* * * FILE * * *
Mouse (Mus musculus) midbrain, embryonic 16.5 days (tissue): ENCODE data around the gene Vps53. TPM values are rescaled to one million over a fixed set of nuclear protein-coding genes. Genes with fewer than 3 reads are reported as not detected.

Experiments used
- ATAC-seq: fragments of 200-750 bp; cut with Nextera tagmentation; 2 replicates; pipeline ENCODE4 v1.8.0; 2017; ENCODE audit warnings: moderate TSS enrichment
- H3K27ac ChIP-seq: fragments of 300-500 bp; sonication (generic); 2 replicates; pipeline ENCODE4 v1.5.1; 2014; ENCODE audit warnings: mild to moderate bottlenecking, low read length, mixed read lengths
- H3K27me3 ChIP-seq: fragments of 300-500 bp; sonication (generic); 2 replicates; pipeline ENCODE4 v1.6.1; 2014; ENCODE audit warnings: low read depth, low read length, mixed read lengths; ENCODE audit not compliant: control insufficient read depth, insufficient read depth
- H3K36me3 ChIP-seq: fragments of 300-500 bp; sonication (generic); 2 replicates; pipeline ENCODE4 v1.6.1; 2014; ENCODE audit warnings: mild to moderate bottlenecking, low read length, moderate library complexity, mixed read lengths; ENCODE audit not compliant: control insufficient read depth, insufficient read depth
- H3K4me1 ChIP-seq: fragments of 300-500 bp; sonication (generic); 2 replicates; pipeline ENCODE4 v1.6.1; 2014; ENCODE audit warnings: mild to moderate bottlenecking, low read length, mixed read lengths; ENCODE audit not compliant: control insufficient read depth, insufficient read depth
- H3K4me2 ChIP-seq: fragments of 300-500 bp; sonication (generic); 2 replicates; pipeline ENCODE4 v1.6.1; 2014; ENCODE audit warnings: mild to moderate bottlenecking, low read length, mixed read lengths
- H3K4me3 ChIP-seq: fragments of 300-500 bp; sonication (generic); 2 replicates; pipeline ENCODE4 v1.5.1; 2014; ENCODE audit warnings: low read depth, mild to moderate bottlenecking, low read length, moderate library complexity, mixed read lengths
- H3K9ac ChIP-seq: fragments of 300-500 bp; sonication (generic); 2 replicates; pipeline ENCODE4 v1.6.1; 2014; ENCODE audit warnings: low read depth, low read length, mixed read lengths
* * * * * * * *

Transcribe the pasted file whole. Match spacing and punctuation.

Mouse (Mus musculus) midbrain, embryonic 16.5 days (tissue): ENCODE data around the gene Vps53. TPM values are rescaled to one million over a fixed set of nuclear protein-coding genes. Genes with fewer than 3 reads are reported as not detected.

Experiments used
- ATAC-seq: fragments of 200-750 bp; cut with Nextera tagmentation; 2 replicates; pipeline ENCODE4 v1.8.0; 2017; ENCODE audit warnings: moderate TSS enrichment
- H3K27ac ChIP-seq: fragments of 300-500 bp; sonication (generic); 2 replicates; pipeline ENCODE4 v1.5.1; 2014; ENCODE audit warnings: mild to moderate bottlenecking, low read length, mixed read lengths
- H3K27me3 ChIP-seq: fragments of 300-500 bp; sonication (generic); 2 replicates; pipeline ENCODE4 v1.6.1; 2014; ENCODE audit warnings: low read depth, low read length, mixed read lengths; ENCODE audit not compliant: control insufficient read depth, insufficient read depth
- H3K36me3 ChIP-seq: fragments of 300-500 bp; sonication (generic); 2 replicates; pipeline ENCODE4 v1.6.1; 2014; ENCODE audit warnings: mild to moderate bottlenecking, low read length, moderate library complexity, mixed read lengths; ENCODE audit not compliant: control insufficient read depth, insufficient read depth
- H3K4me1 ChIP-seq: fragments of 300-500 bp; sonication (generic); 2 replicates; pipeline ENCODE4 v1.6.1; 2014; ENCODE audit warnings: mild to moderate bottlenecking, low read length, mixed read lengths; ENCODE audit not compliant: control insufficient read depth, insufficient read depth
- H3K4me2 ChIP-seq: fragments of 300-500 bp; sonication (generic); 2 replicates; pipeline ENCODE4 v1.6.1; 2014; ENCODE audit warnings: mild to moderate bottlenecking, low read length, mixed read lengths
- H3K4me3 ChIP-seq: fragments of 300-500 bp; sonication (generic); 2 replicates; pipeline ENCODE4 v1.5.1; 2014; ENCODE audit warnings: low read depth, mild to moderate bottlenecking, low read length, moderate library complexity, mixed read lengths
- H3K9ac ChIP-seq: fragments of 300-500 bp; sonication (generic); 2 replicates; pipeline ENCODE4 v1.6.1; 2014; ENCODE audit warnings: low read depth, low read length, mixed read lengths